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In case you haven’t heard, we celebrated a very special Platinum Jubilee in the UK this year, that of our wonderful monarch Queen Elizabeth II who has ruled the Commonwealth since 1952.

What you might not be so familiar with, however, is the fact that this year marks another 70th year anniversary. It marks a milestone for another Queen. The undisputed ‘Queen of Crime’ – Dame Agatha Christie.

Best known for her 66 detective novels and characters including Hercule Poirot and Miss Marple, Agatha holds the record for writing the longest running play on the West End.

The Mousetrap had its West End debut at The Ambassador Theatre in November 1952 after a short pre-London tour and has been running continually ever since for 70 years (not counting its forced closure due to Covid).

Not a bad run considering Agatha herself, as documented in her autobiography, believed it would only run for eight months.

We’re celebrating the milestone with a ‘The Mousetrap’ Platinum Jubilee Tour in October that includes tickets to see the play (of course), combined with an immersive Murder Mystery dining experience aboard a 1920’s-themed train, an Agatha Christie walking tour of London and a decadent afternoon tea in a 5* hotel.

But we thought we’d share a few interesting facts you might not know about the most enduring of West End plays.

Did you know…

  • The play began life as a short radio play written as a birthday present for Queen Mary, the consort of King George V. It was broadcast on 30 May 1947 under the name Three Blind Mice starring Barry Morse.
  • The story has still not been published within the United Kingdom by request of Agatha Christie. She stated it should not be published as long as it ran as a play in the West End of London.
  • It has appeared, however, in the United States in the 1950 collection Three Blind Mice and Other Stories.
  • When she wrote the play, Christie gave the rights to her grandson Mathew Prichard as a birthday present.
  • In the UK, only one production of the play in addition to the West End production can be performed annually and under the contract terms of the play, no film adaptation can be produced until the West End production has been closed for at least six months.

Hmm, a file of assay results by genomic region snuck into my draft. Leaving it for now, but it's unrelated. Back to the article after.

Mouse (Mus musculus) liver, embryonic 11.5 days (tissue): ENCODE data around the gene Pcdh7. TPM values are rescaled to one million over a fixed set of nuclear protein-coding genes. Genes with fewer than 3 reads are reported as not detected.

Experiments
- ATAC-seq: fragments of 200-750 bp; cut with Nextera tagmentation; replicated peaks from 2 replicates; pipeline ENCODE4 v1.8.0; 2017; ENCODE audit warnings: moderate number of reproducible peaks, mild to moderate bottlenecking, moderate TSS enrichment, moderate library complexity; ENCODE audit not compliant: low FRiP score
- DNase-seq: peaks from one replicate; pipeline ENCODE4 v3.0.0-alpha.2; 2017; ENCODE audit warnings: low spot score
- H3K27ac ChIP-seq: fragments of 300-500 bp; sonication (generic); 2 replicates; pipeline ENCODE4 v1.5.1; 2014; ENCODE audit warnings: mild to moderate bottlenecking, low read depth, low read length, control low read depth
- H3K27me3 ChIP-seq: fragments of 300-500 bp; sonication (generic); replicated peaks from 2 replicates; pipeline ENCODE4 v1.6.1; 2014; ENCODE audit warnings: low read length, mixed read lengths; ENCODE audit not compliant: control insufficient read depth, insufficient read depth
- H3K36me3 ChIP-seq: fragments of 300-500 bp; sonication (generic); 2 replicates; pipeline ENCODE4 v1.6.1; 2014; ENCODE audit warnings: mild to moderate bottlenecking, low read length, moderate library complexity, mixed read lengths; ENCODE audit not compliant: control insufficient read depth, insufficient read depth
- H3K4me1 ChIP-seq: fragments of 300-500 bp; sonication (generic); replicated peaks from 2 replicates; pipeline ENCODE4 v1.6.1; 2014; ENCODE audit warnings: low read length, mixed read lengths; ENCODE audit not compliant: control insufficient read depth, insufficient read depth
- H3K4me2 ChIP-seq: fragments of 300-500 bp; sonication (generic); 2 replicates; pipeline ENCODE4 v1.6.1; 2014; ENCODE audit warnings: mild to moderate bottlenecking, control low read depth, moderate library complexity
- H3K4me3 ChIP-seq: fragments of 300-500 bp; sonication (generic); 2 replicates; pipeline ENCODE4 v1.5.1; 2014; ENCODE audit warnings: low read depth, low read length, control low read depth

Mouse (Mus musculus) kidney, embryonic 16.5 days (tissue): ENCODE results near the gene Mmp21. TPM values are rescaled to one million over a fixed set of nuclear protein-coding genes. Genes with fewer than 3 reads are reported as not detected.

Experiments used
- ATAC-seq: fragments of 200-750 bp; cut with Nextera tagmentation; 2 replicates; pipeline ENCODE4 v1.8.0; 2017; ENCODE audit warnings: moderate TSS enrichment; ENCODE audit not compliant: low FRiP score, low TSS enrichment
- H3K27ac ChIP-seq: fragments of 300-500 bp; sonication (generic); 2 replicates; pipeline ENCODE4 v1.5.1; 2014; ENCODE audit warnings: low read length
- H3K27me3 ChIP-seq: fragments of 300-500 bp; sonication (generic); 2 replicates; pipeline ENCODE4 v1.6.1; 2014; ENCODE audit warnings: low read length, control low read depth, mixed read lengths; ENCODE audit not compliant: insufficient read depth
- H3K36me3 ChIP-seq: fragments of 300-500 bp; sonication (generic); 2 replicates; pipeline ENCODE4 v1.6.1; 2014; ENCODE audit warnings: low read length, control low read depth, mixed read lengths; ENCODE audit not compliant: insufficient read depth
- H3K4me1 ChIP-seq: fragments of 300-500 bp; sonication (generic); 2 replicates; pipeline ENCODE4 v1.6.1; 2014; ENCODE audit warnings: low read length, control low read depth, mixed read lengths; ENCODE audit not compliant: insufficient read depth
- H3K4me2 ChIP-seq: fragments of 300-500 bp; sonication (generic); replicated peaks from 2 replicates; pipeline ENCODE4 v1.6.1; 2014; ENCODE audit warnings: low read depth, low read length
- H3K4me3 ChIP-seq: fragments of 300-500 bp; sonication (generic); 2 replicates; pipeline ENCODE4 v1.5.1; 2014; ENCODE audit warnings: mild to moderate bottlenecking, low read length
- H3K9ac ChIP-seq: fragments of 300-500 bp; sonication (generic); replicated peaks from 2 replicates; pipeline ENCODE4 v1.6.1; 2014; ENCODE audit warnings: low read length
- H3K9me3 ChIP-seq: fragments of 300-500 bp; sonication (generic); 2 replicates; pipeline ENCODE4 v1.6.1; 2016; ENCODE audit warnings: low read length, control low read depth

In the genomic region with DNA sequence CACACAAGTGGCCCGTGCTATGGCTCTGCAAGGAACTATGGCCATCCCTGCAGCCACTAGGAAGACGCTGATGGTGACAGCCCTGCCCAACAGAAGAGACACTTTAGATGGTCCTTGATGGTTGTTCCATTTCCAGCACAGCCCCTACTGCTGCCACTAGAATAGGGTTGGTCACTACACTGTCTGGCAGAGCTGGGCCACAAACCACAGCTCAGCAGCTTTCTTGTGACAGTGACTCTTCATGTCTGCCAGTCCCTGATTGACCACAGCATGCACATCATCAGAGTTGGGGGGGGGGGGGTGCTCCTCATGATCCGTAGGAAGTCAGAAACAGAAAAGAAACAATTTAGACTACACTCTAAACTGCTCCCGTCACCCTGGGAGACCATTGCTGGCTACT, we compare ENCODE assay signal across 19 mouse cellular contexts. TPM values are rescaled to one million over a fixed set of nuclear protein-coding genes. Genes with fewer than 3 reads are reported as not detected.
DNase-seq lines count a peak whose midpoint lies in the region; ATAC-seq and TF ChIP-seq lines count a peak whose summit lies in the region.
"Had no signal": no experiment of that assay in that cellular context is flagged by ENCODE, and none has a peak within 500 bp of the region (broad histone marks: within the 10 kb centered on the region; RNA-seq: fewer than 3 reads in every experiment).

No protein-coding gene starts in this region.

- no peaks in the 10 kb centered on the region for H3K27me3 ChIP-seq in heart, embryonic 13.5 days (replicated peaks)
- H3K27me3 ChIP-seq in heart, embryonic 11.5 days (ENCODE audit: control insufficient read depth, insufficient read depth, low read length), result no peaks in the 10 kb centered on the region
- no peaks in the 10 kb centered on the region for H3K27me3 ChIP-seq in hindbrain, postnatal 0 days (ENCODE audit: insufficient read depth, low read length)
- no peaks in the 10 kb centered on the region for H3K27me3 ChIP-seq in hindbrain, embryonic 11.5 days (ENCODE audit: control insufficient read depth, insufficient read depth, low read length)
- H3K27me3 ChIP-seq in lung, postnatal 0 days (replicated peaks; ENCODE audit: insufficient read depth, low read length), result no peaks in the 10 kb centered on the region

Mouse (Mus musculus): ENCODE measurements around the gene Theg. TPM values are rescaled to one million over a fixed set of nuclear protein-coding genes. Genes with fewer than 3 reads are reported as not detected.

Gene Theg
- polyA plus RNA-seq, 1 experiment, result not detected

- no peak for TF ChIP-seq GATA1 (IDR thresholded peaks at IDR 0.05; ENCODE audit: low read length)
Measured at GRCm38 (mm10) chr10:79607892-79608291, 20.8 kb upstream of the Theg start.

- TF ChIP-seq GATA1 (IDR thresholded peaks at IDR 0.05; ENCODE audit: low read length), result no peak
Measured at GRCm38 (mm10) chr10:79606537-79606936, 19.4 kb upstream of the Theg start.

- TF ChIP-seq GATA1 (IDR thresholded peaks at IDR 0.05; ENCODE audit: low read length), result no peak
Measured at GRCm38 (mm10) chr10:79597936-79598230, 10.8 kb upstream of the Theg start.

• The play had to be renamed at the insistence of Emile Littler who had produced a play called Three Blind Mice in the West End before the Second World War.
  • In 1997, at the initiative of producer Stephen Waley-Cohen, the theatrical education charity Mousetrap Theatre Projects was launched, helping young people experience London’s theatre.
  • Christie herself did not expect The Mousetrap to run for such a long time. In her autobiography, she reports a conversation that she had with Peter Saunders: “Fourteen months I am going to give it”, says Saunders. To which Christie replies, “It won’t run that long. Eight months perhaps. Yes, I think eight months.”
  • When it broke the record for the longest run of a play in the West End in September 1957, Christie received a telegram from fellow playwright Noël Coward, stating: “Much as it pains me I really must congratulate you …”
  • This letter was only found in 2011, by a Cotswold furniture maker who was renovating a bureau purchased by a client from the Christie estate.
  • By the time of Christie’s death in 1976, the play had made more than £3 million.[10]
  • The original West End cast included Richard Attenborough as Detective Sergeant Trotter and his wife Sheila Sim as Mollie Ralston.
  • Mysie Monte and David Raven each made history by remaining in the cast for more than 11 years, in their roles as Mrs Boyle and Major Metcalf.
  • Since they left, the cast has been changed annually. The change usually occurs around late November around the anniversary of the play’s opening, and was the initiative of Sir Peter Saunders, the original producer.
  • There is a tradition of the retiring leading lady and the new leading lady cutting a “Mousetrap cake” together.
  • The play has also made theatrical history by having an original “cast member” survive all the cast changes since its opening night. The late Deryck Guyler can still be heard, via a recording, reading the radio news bulletin in the play to this present day.
  • The set was changed in 1965 and 1999, but one prop survives from the original opening – the clock which sits on the mantelpiece of the fireplace in the main hall.

If you have yet to discover the magic of The Mousetrap on stage in the West End, why not join us? Find out more about our Platinum Jubilee celebration tour here.